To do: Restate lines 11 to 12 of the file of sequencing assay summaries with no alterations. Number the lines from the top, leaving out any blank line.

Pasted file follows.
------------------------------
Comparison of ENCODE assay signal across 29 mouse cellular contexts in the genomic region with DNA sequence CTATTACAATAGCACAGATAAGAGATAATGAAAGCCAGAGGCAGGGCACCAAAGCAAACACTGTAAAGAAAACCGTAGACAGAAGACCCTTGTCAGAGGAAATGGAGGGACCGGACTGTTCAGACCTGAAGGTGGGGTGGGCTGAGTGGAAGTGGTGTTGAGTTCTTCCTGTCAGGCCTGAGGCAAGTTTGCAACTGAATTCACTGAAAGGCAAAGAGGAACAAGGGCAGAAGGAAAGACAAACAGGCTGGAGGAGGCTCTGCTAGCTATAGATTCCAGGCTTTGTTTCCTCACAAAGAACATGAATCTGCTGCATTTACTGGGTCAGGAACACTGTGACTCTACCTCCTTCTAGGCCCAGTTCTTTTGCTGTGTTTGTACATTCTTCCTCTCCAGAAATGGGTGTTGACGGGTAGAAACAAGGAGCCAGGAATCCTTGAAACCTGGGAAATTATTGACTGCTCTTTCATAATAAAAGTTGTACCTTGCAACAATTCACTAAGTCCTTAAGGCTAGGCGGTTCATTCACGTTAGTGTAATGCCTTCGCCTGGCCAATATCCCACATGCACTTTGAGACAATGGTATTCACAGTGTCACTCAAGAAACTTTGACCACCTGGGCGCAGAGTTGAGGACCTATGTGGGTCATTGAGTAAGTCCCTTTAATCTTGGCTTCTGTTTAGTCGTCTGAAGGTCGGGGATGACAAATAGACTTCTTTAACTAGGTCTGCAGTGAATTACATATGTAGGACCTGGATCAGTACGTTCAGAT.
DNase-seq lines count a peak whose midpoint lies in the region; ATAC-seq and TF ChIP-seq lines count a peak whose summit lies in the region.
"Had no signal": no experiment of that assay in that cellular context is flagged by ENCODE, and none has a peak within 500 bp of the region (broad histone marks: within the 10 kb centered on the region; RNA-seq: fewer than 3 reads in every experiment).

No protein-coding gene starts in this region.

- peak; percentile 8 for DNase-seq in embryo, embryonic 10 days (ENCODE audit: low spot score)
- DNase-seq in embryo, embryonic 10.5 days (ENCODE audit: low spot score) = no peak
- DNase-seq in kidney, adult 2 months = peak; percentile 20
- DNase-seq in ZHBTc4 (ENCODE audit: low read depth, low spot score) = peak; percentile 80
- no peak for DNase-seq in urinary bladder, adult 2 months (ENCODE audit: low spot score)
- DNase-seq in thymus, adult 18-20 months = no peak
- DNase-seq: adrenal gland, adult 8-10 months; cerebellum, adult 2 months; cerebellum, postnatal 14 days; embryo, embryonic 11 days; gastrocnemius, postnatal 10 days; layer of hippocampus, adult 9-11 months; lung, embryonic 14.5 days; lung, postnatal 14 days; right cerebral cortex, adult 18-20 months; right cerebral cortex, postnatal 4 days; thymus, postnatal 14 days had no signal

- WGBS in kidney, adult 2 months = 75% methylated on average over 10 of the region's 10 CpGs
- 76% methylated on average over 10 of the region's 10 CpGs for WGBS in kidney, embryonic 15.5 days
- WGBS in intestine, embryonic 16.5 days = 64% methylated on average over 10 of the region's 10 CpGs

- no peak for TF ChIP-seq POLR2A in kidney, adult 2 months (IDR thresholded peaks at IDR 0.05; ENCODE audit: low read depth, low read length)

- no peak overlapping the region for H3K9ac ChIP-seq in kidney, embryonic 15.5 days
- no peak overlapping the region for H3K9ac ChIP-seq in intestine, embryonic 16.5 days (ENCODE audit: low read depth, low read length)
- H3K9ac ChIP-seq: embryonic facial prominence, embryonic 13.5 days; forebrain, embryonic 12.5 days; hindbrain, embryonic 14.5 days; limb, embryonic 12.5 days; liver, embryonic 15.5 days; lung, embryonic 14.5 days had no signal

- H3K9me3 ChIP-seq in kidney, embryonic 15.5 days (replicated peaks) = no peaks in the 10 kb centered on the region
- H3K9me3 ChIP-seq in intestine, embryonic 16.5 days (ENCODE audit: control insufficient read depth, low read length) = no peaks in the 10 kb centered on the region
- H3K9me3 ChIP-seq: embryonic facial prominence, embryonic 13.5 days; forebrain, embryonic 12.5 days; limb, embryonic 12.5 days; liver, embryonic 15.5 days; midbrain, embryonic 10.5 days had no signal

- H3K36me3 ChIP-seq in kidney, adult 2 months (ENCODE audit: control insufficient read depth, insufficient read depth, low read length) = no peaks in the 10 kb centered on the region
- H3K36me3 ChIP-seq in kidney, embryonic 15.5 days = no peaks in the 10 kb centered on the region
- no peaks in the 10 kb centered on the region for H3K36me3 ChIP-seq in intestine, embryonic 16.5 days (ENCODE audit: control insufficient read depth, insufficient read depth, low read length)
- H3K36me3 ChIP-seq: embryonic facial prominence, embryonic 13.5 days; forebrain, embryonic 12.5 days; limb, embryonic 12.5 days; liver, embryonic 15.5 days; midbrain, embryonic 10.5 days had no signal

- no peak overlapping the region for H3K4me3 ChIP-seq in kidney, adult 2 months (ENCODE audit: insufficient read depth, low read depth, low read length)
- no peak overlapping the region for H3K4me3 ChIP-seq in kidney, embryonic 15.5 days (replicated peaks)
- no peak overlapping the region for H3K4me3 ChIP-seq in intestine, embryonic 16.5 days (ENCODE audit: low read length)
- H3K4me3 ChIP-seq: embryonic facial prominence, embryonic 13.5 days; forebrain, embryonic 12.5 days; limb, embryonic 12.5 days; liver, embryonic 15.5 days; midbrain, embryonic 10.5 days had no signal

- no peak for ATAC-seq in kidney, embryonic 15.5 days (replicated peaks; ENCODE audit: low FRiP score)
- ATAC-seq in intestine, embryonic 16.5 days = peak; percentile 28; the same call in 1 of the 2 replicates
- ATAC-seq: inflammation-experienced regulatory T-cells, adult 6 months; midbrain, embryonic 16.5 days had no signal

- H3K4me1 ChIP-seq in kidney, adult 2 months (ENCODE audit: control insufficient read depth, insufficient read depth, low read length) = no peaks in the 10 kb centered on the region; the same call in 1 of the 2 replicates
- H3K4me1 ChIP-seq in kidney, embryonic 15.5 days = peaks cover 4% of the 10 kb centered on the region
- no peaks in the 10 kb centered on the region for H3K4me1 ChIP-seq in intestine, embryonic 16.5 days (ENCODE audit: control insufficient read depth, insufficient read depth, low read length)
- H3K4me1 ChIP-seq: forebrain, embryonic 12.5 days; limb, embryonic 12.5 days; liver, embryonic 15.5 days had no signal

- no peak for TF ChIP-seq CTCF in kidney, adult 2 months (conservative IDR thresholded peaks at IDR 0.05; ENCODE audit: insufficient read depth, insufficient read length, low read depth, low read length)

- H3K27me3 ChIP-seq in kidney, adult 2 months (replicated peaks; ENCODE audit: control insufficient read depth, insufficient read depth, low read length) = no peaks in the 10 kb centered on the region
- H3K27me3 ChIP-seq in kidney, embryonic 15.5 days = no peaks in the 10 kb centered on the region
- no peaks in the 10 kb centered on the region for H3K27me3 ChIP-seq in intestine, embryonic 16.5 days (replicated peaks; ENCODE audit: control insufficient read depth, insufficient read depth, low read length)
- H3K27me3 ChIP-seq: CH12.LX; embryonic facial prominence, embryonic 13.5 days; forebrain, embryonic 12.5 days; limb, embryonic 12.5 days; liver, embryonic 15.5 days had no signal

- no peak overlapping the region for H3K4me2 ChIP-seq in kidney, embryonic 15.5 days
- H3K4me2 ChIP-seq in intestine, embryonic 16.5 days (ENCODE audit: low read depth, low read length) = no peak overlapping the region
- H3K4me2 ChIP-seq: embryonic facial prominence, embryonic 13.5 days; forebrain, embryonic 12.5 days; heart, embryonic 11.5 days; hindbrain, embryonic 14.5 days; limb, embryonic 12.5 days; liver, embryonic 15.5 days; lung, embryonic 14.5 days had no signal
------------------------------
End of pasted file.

- DNase-seq: adrenal gland, adult 8-10 months; cerebellum, adult 2 months; cerebellum, postnatal 14 days; embryo, embryonic 11 days; gastrocnemius, postnatal 10 days; layer of hippocampus, adult 9-11 months; lung, embryonic 14.5 days; lung, postnatal 14 days; right cerebral cortex, adult 18-20 months; right cerebral cortex, postnatal 4 days; thymus, postnatal 14 days had no signal

- WGBS in kidney, adult 2 months = 75% methylated on average over 10 of the region's 10 CpGs